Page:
The Freakiest Duo of Debate Night: Die Antwoord at the Ogden

Die Antwoord performing at the Ogden in 2012. Slideshow: Die Antwoord in Denver
Die Antwoord performing at the Ogden in 2012. Slideshow: Die Antwoord in Denver
Aaron Thackeray

Last night, while most of Denver was sitting in front of their televisions attempting to discern which political figure is the least maniacal of the remaining nominees, Die Antwoord did not hold back the crazy — unleashing it on the Ogden Theatre.

South African rappers Yolandi Visser and Ninja brought their high-class trash style to a sold-out crowd. After coming on stage with a pair of dancers in oversized orange jumpsuits with Japanese lettering, Ninja, Yolanda and the dancers relinquished these costumes for more rap-oriented attire.

Stripping would be a common theme for Ninja throughout the entire show. Before the opening song concluded, Ninja had already shed his oversized orange hoodie and his T-shirt underneath to expose a collection of unsophisticated tattoos. After he took a stage dive during the pair's second song, “Fatty Boom Boom,” the stripping would continue as Ninja exposed his ass for the first of many times throughout the show.

The crowd embraced and cheered Ninja’s exposures, because after all, it was his birthday. Later in the set, Ninja crowd-surfed in nothing but his boxers, grabbing a fan’s blunt to smoke while the crowd supported him. The shining moment of Ninja’s night was mooning the crowd after they sang "Happy Birthday."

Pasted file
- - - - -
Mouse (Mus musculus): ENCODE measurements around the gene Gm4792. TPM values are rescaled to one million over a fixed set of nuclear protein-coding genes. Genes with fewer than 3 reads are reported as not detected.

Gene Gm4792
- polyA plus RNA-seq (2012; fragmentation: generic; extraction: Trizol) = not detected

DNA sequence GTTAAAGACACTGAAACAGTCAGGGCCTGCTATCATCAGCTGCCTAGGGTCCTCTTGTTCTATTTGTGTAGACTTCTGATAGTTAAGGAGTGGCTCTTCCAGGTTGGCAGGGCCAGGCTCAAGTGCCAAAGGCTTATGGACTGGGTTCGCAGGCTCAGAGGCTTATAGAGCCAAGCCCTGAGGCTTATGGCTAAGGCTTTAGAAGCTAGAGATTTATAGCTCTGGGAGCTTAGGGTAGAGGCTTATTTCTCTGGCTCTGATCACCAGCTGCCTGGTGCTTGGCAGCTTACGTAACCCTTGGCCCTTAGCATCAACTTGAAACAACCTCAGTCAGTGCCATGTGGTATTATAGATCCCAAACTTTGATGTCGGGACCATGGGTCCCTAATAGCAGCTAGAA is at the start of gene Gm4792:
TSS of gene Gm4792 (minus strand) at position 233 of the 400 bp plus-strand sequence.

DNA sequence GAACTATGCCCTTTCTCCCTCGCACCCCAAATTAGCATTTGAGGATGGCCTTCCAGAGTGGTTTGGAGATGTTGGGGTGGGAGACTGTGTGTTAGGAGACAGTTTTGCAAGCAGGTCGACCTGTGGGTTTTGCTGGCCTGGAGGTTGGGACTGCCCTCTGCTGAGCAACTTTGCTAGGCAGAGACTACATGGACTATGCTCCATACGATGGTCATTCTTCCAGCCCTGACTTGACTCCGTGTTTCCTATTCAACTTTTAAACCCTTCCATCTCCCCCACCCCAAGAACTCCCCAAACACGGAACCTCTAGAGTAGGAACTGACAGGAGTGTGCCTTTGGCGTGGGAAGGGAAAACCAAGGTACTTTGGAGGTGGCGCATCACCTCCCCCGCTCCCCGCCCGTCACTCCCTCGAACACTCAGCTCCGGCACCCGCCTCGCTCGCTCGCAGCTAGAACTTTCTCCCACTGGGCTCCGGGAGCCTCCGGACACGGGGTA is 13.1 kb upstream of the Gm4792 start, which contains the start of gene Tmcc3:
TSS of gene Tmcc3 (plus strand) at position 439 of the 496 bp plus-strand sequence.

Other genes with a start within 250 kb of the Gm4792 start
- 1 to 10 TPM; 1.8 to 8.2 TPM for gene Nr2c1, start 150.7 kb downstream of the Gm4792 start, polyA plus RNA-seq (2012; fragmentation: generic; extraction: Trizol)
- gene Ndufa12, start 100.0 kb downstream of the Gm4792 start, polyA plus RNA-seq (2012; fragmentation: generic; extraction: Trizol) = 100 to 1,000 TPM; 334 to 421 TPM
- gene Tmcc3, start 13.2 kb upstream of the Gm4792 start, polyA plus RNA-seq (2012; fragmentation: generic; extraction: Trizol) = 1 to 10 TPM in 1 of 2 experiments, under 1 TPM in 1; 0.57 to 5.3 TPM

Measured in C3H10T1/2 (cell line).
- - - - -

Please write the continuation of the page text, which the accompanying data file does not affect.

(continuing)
Despite the birthday boy’s antics, Yolandi gathered a fair amount of attention herself. Despite a changing wardrobe, Yolandi's eyes were constant and striking. She wore black contacts, giving the illusion that her eyes were all pupil — a signature look she wears in many of the act's music videos. Framing her absorbing eyes was Yolandi's haircut: quarter-inch bangs perched high on her forehead with shaved sides and a cascading mullet of blond hair fanning out like a cockatoo. Die Antwoord’s seemingly outlandish personas and its embrace of Zef counterculture (which Visser has described as "You're poor but you're fancy") is precisely what makes the music relatable and popular.

Ninja of Die Antwoord nearly gets into his birthday suit while performing at the Ogden. It was his birthday, after all.EXPAND
Ninja of Die Antwoord nearly gets into his birthday suit while performing at the Ogden. It was his birthday, after all.
Dylan White

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The third member of the group, God, formerly known as DJ Hi-Tek, played Die Antwoord’s big hits, allowing the twosome to alternate rapping verses. To bridge the gaps for wardrobe changes, the DJ employed fast electronic music to keep the crowd engaged. The combination of electronic rave music and hip-hop rhyming bridges two popular music segments for many young adults. Many twenty-somethings listen to both EDM and are fans of gangster rap — which is a combination Die Antwoord has been exploring and perfecting for almost a decade.

The U.S. has embraced Die Antwoord’s raw lyrics and in-your-face attitudes, which provide commentary on a post-Apartheid South Africa. Die Antwoord breaches the split among multiple cultures in its home country and has found that many young adults around the world relate to progressive attitudes.

During last night’s debate, as two polarized political foes attempted to gather their sides in rallying opposition of each other, the sold-out crowd at the Ogden sought to look beyond differences, merging influences and rap and rave vibes for an insane show.


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